In a nut shell, this book is truly an "insider report", with a "down in the trenches" perspective, so to speak.
It's a very thoughtful, masterfully written, intellectually rich, experience-based exploration & assessment of strategic alliances as an increasingly important way of competing, or more specifically, a competitive weapon, in a globalising world.
I reckon, for the reader, it covers most of the specific managerial challenges often involved in establishing & operating alliances, from initial setup & throughout the life cycle, right down to exit strategy.
The way I read it, I also reckon that the esteemed author has done a marvellous job of capturing all the foreseeable subtleties & nuances that must be addressed when entering into alliance relationships.
What I like best about this book is that, besides talking about the "what" & "how" to go about the game plan, the author has patiently explained the "why" of each & every step through the six stages of the alliance life cycle (illustrated on page 18 of the book):
- evaluating a strategy & potential partners;
- forming a relationship;
- incubating the partnership;
- operating the alliance;
- transitioning to the next level;
- retiring the alliance when it no longer meets mutual goals i.e. the exit strategy;
(comprising 30 best practices that address the key deliverables across the six stages)
which hinges on three essential building blocks (by the way, each aspect is featured in detail separately in a chapter on its own):
1) the right framework;
2) the right organisation;
3) the right relationships;
in addition to the five basic criteria to identify & characterise possible alliance relationships.
The esteemed author makes it very clear that doing your due diligence & following a systematic process is critical at the onset. He asserts that having a truly repeatable disciplined process can cut the failure rate by more than half.
The book therefore offers readers real-world takeaways in the form of valuable perspectives, useful advice & practical checklists/questions.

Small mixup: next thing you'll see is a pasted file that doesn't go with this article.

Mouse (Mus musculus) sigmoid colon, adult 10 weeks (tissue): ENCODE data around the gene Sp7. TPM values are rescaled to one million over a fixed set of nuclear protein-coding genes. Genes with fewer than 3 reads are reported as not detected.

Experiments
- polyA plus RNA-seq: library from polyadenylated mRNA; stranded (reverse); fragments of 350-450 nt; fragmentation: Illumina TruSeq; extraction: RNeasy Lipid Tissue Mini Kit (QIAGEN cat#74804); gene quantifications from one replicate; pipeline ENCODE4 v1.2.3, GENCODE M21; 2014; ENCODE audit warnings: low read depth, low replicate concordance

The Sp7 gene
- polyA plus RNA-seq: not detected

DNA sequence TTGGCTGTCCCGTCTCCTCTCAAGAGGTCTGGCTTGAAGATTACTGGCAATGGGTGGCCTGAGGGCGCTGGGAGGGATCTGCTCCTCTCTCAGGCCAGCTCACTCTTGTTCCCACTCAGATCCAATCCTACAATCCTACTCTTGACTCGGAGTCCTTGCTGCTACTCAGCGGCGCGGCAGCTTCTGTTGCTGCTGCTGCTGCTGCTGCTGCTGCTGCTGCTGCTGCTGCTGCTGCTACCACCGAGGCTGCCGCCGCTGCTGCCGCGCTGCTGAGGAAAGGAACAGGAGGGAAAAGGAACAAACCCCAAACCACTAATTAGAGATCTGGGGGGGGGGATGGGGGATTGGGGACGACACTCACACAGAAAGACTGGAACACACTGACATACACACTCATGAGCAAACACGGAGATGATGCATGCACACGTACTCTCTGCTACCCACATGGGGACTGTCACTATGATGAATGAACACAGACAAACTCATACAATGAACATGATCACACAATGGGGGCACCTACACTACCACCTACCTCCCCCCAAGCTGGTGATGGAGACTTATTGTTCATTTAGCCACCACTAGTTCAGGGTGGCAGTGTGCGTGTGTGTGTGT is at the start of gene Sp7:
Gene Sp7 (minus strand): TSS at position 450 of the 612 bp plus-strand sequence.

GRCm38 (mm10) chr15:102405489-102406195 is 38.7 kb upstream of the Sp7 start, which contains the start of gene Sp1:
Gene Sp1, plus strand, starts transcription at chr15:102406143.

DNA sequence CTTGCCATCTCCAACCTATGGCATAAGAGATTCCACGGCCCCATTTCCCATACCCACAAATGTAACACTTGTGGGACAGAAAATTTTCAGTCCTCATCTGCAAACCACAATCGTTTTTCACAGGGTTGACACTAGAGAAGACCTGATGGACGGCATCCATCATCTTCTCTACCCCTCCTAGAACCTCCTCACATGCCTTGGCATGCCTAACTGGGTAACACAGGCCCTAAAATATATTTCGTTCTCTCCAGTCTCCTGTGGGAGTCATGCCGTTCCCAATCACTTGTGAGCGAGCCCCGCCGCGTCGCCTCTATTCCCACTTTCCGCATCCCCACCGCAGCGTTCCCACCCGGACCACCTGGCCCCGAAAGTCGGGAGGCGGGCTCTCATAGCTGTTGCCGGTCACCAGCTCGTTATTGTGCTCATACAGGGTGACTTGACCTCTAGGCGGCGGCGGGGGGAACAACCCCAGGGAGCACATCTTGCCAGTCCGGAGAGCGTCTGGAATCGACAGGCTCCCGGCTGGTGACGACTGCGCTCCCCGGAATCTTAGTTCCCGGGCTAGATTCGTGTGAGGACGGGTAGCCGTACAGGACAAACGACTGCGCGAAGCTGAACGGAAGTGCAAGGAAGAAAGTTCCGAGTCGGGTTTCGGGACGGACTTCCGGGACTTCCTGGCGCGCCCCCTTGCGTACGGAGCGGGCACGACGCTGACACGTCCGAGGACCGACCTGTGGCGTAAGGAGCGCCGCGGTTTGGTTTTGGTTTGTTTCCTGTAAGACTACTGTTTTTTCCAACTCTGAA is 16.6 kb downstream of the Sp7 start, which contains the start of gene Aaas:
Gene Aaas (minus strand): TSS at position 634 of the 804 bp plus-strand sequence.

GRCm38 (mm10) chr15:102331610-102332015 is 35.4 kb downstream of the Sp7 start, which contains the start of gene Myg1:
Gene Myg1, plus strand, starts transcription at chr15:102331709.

The end result is a powerful framework for anyone or any company who wishes to conceive, develop, & execute an enduring partnership &/or networks of partnership.
For me, the most valuable chapters are the ones in which the author gives a fascinating account of the soft social dynamics underlying most alliances (under 'Building the Right Relationships'), & an absorbing account of thinking strategically & creatively in the areas of IP management, portfolio management, competition dynamics, globalisation & metrics (under 'Managing Complexity').
In contrast to a similar book which I had read about ten years or so ago, entitled 'Smart Alliances: A Practical Guide to Repeatable Success' by two consultants from Booz Allen & Hamilton, this book has surpassed my personal expectations with its nuts & bolts of implementation, as well as its road map of the various pitfalls, roadblocks & landmines.
Here are my takeaways in terms of valuable insights - they are not meant to be exhaustive:
- start with a strategy, not a partner;
- your approach needs to look at the big picture rather than short terms payoffs;
- the right way to think about partnering revolves around negotiating win-win agreements & growing the market for everyone;
- start with a clear strategic focus: what are you trying to do;
- any partnership must satisfy a market need, address customer demand, & meet defined business goals;
- expect to make trade-offs with every alliance;
- an early step is to jointly create your operating plan; start with a focused set of balanced initiatives, meaning you have short term & some long term wins for both companies;
- one of your biggest challenges is staying focused;
- the right people are your most important assets; this is a team based approach;
- you can manage relationships with the right blend of art & science: with first rate people skills & a systematic process for strengthening connections;
- strategic alliances are more than just legal contracts - they're living, dynamic relationships between real people;
- think in terms of win-win negotiations, & what's on it for "we" vs "me';
- you must take the time to learn your partner's real goals & ambitions, & to understand what really makes them tick, philosophically & culturally;
- you got to push beyond the other side's stated positions to uncover that company's unexpressed, deeply held fears & interests;
- you have to be accountable to your partners for relationships to endure - actions are all that count;
- when it comes to relationships, you have to be reasonable - keep your eye on the endgame;
- managing IP is a challenge that continues through the life of any relationship;
- make sure everyone understand the rules of engagement with regard to IP assets;;
- you must have a metrics framework that you can apply consistently across all your alliances;
- remember, it's all about leverage;
- alliances are art & science, people & process; it's a "both/and" way of thinking rather than an "either/or";
To conclude my review, I must reiterate that this book is a true field guide to show you how to avoid the troubles that plague so many alliance efforts & how to forge a collaborative link that adds value to all partners in the alliance.
[Reviewed by Lee Say Keng, Knowledge Adventurer & Technology Explorer, January 2009]